Borderline Personality Disorder is often both overdiagnosed (sometimes by practitioners who don’t like their patient) and underdiagnosed (sometimes by clinicians who “don’t believe in” the BPD diagnosis). It is usually associated with other illnesses, mostly depression, and is especially often mistaken for bipolar disorder. The confusion is understandable. Both illnesses are characterized by mood swings, irritability, and erratic behavior. As we learn more about the associated neurobiology of these diseases, we may indeed find that there are physiological similarities. However, the third, fourth, and fifth editions of the DSM, over the last 30 years, make specific distinctions in the respective diagnoses.
Recent, more definitive studies have also established discriminating characteristics between borderline patients with depression and bipolar patients with primary depression. Bipolar patients have twice the number of first-degree relatives with the bipolar diagnosis (assuming, of course, that the relatives were accurately diagnosed). Borderline patients have more accompanying diagnoses, including post-traumatic stress disorder, eating disorders, and attention deficit disorder. Borderline patients also endorse more severe depressive symptoms and have experienced more suicide attempts and self-mutilating behavior. They exhibit increased anger, anxiety, paranoid thoughts, and hypochondria. Social functioning is also statistically more impaired in borderline than in bipolar individuals.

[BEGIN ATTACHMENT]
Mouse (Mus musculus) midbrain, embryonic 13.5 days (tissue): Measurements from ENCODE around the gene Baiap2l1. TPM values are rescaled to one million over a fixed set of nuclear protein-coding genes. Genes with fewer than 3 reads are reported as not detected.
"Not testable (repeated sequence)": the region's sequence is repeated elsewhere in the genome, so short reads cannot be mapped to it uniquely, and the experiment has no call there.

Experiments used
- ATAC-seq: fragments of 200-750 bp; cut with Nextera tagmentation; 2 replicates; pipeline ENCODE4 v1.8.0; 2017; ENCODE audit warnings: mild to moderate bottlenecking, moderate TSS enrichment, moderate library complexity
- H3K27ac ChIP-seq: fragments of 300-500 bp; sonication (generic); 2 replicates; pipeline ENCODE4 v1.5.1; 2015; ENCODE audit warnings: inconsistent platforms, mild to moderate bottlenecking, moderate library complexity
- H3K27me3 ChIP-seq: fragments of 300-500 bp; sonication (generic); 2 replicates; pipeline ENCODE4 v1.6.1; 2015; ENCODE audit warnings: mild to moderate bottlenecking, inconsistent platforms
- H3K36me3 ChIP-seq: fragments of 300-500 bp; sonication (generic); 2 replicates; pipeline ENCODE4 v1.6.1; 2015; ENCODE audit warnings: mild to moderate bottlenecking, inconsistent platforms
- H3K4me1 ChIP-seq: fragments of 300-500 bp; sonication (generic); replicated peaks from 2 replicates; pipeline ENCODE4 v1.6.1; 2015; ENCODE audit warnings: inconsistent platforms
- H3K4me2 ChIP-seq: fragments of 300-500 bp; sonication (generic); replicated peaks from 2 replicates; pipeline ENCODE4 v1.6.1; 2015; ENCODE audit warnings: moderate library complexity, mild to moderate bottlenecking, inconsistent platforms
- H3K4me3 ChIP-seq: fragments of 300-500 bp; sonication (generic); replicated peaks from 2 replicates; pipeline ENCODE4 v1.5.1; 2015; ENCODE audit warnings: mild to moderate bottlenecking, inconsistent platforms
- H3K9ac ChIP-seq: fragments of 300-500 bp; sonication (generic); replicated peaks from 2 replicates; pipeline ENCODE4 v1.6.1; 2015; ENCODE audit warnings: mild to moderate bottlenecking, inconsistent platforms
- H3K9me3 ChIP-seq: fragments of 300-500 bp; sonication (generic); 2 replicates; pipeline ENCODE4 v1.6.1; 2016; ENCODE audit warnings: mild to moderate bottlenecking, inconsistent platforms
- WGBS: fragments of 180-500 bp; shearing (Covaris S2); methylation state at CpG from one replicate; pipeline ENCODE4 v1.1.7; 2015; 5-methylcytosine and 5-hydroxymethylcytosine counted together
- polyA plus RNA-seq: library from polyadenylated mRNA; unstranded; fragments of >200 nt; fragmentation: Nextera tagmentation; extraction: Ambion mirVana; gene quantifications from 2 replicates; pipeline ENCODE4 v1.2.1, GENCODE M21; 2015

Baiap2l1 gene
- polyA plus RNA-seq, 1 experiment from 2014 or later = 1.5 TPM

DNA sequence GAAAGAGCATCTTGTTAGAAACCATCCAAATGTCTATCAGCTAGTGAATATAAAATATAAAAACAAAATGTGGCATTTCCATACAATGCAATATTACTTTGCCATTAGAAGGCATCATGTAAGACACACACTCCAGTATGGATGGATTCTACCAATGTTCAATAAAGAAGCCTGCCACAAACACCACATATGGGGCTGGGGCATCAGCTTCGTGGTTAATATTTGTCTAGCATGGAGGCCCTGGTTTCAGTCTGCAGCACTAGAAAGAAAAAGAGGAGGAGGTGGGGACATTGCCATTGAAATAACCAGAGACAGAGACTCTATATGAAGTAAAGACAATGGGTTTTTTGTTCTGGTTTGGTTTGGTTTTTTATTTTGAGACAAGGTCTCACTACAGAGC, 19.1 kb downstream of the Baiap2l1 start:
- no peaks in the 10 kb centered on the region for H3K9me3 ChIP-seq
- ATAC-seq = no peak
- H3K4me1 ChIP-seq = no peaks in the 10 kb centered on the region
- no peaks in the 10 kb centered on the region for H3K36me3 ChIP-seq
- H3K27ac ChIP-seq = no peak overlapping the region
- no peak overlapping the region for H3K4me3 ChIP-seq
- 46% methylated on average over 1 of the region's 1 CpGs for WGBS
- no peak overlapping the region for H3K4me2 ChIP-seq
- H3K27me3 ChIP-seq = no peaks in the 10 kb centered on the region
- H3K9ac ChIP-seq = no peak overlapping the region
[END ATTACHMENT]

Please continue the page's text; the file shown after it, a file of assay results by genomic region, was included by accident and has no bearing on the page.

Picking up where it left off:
Unstable attachments and intense fear of abandonment are primary characteristics of BPD, but less often seen in bipolar illness. Mood changes in BPD are usually more reactive to situational stresses and more rapidly shift and dissipate, whereas bipolar swings may be spontaneous, and must persist, by formal DSM definition, for at least several days.
Although some patients satisfy criteria for both diagnoses, BPD occurs more commonly in the general population. Recommended treatment for these two illnesses is different. Pharmacotherapy is important in treating bipolar disorder, most often with mood stabilizers, antidepressants, and antipsychotics. Psychotherapy is the primary treatment for BPD, yet medications may be useful for accompanying symptoms. When medicines are employed, they are primarily the same drugs used in treating bipolar disorder.
In our society, stigma appears to hover over the diagnosis of BPD, more than with other labels. When celebrities are cited for outrageous behaviors, it seems more acceptable for them to embrace bipolar illness and race to rehab, rather than acknowledge what, for many, is more likely borderline conduct.
Despite similarities between bipolar disorder and BPD, distinguishing the diagnoses is paramount in devising optimal treatment.